Morgan Griffith: Blackjewel and bipartisanship

I have been closely following the situation regarding Blackjewel and the employees who have not been paid for their work, even having their paycheck deposits disappear.

I find it appalling that Blackjewel did not give its workers notice of the situation. While failure to give notice may not be illegal, the conduct is unconscionable.

Further, knowingly writing bad checks is illegal in Virginia.

Blackjewel is currently going through bankruptcy, and that process must settle the company’s obligations. Bona fide wages for bona fide employees are a priority.

Also, I am looking at legislation to benefit workers caught in the ghastly circumstances that the Blackjewel miners are currently in.

Working Together in Washington

Negative stories out of Washington, D.C., often grab the most attention, and there is no shortage of them. But work is being done that might not grab headlines but should reassure you about the ability of Democrats and Republicans to work together on solving problems.

During a July 17 markup, the House Energy and Commerce Committee advanced 25 bills, most of which were introduced by members of both parties and supported on a bipartisan basis.

Throughout the markup, members offered amendments, suggested improvements, and deliberated on the measures at hand. While the bills we advanced are not perfect, they resulted from a collaborative process that respected the roles of all members.

First up was a bill attempting to solve a problem many of us have faced: robocalls. Almost 50 billion robocalls were placed last year, an epidemic that doesn’t merely annoy but can perpetrate scams and cause disruption.

The Stopping Bad Robocalls Act requires telecommunications companies to implement call authentication and blocking measures at no cost to consumers, countering the proliferation of “spoofed” calls from phone numbers with familiar area codes. It also gives the Federal Communications Commission more enforcement authority against the bad actors behind illegal robocalls.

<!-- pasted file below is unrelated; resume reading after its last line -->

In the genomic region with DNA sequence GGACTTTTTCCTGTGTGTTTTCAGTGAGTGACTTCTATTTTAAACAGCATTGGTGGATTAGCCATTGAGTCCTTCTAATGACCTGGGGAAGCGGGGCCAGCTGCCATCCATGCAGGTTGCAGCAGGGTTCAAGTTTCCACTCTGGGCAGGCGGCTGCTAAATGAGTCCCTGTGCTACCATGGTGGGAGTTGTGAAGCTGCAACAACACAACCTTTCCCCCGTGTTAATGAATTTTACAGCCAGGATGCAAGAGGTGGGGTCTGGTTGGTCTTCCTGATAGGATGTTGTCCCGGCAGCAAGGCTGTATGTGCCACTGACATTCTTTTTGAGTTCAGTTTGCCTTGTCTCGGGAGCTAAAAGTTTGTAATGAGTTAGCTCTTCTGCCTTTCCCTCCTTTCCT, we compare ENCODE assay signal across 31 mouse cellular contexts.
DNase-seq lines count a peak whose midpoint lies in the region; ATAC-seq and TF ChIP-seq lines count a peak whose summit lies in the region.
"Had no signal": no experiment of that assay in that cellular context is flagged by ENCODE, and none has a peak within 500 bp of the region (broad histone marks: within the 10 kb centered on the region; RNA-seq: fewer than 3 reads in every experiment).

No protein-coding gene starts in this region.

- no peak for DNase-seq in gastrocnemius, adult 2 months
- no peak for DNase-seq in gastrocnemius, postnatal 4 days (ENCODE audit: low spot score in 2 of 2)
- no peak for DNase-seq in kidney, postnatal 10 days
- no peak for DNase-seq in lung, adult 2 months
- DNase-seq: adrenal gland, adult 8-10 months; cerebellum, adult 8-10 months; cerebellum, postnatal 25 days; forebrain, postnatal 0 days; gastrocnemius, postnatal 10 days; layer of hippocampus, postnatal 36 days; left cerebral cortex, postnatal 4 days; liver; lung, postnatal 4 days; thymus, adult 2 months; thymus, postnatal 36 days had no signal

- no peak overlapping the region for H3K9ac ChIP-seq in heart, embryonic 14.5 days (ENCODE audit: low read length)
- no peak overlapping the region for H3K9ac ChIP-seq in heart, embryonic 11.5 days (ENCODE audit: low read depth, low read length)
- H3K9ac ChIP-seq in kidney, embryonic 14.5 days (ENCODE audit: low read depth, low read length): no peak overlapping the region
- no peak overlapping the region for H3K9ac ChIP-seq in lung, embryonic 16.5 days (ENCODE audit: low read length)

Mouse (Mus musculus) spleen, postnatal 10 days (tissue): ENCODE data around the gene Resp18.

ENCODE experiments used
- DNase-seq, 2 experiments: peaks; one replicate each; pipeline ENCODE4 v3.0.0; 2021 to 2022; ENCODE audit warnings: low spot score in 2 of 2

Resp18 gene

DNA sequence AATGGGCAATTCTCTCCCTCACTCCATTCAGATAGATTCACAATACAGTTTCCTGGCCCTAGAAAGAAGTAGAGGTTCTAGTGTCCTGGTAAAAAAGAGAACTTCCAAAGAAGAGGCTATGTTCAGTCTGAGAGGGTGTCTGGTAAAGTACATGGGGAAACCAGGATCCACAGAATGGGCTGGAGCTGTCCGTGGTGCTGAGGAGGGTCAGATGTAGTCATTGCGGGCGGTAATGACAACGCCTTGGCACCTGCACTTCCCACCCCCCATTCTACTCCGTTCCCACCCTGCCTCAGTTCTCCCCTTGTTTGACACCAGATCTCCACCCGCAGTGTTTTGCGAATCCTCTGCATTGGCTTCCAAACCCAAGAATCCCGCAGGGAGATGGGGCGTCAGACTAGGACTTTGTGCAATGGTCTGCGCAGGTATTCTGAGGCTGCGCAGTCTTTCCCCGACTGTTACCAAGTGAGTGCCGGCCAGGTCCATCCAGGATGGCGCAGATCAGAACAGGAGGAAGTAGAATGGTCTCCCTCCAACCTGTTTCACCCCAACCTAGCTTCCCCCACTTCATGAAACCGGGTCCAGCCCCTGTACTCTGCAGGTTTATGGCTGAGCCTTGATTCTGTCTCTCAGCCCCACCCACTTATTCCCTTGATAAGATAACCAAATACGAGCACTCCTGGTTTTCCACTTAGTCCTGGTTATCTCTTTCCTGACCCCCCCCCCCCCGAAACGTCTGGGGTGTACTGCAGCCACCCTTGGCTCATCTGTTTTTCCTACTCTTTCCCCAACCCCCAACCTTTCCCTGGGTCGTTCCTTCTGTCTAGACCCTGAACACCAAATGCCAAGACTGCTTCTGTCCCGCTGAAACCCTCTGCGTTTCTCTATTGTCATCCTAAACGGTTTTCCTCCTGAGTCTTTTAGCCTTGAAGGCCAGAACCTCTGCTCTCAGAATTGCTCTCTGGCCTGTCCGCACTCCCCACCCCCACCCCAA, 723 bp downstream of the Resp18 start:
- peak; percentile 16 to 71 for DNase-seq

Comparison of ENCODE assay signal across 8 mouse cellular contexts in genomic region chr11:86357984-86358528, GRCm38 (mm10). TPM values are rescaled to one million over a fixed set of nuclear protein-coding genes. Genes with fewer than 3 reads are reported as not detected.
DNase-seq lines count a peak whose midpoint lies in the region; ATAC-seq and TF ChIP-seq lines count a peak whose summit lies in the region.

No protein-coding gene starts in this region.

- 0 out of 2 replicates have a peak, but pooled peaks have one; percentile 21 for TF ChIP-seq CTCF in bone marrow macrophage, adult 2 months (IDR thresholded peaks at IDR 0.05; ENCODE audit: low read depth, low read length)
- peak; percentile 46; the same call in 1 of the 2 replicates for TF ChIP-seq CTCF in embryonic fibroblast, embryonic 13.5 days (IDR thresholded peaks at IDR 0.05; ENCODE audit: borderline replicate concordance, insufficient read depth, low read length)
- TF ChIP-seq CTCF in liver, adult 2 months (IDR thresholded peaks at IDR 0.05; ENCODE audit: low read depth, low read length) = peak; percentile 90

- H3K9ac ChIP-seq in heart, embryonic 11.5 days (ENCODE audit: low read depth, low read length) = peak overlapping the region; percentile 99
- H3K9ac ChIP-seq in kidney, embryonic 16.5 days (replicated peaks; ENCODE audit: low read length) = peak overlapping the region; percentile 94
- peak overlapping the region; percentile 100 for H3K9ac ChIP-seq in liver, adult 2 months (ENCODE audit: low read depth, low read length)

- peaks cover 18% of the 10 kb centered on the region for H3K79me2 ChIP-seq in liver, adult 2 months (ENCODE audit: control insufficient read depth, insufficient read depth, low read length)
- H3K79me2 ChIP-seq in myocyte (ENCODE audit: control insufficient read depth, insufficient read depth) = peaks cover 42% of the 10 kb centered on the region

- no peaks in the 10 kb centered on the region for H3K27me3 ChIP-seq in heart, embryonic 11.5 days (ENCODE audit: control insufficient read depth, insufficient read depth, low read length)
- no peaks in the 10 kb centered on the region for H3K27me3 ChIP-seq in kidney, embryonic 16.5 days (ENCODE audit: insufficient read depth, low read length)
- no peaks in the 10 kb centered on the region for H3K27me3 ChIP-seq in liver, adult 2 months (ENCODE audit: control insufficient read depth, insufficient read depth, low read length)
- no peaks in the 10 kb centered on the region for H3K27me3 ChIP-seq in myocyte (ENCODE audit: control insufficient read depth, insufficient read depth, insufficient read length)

We passed this bill by a 48-0 vote.

The Committee then moved on to a series of consumer safety bills, including one I cosponsored with Congresswoman Doris Matsui (D-CA) to set national standards on furniture flammability. Our bill, the Safer Occupancy Furniture Flammability Act, also passed without votes in opposition.

In some instances, although representatives had lingering concerns about aspects of the legislation we were considering, we supported them in return for pledges from the majority to continue working with us to improve them.

We proceeded to work on energy bills, passing several pieces of legislation that would enhance the security of pipelines and electrical grids and improve efficiency. They were practical measures that will make a positive impact on energy reliability for Americans.

For example, the Smart Energy and Water Efficiency Act would establish a grant program through the U.S. Department of Energy to encourage improvements in water infrastructure. We passed this bill, including an amendment I offered at the suggestion of Virginia Tech researchers

The last several bills we considered pertained to health care.

High prices for prescription drugs are a common concern, and bringing them down is a priority for the Trump Administration and congressional Republicans and Democrats. To that end, the Committee advanced the More Efficient Tools to Realize Information for Consumers (METRIC) Act, a measure that would bring transparency to drug pricing. Sunlight is an ally to patients and to all concerned about the high costs of filling prescriptions.

Another issue that has been a priority of Committee leaders from both parties and the Trump Administration is surprise billing, and we spent time at the markup on the relevant legislation, the No Surprises Act, to make sure we got the policies right.

As an example of the work being done, during the discussion on one amendment, Congressman Don McEachin (D-VA) noted that the draft language under consideration might lead to unintended consequences under Virginia law. I expressed my agreement, and ultimately the Committee agreed to hone the language before taking up the bill on the House floor so that it accomplishes its goal of protecting patients from surprise bills without unintentionally harming Virginians.

The No Surprises Act was included with H.R. 2328, which also had important provisions reauthorizing community health centers, supporting research on diseases, and limiting Medicaid cuts to hospitals that disproportionately serve low-income patients. This legislative package was advanced out of Committee.

It was a successful markup, with good-faith engagement and some disagreement but none of the partisan rancor that so often characterizes Congress. We can work together, and I pledge to continue doing so wherever I can to advance the interests of Americans and Southwest Virginians.

If you have questions, concerns, or comments, feel free to contact my office.  You can call my Abingdon office at 276-525-1405 or my Christiansburg office at 540-381-5671. To reach my office via email, please visit my website at

augusta free press news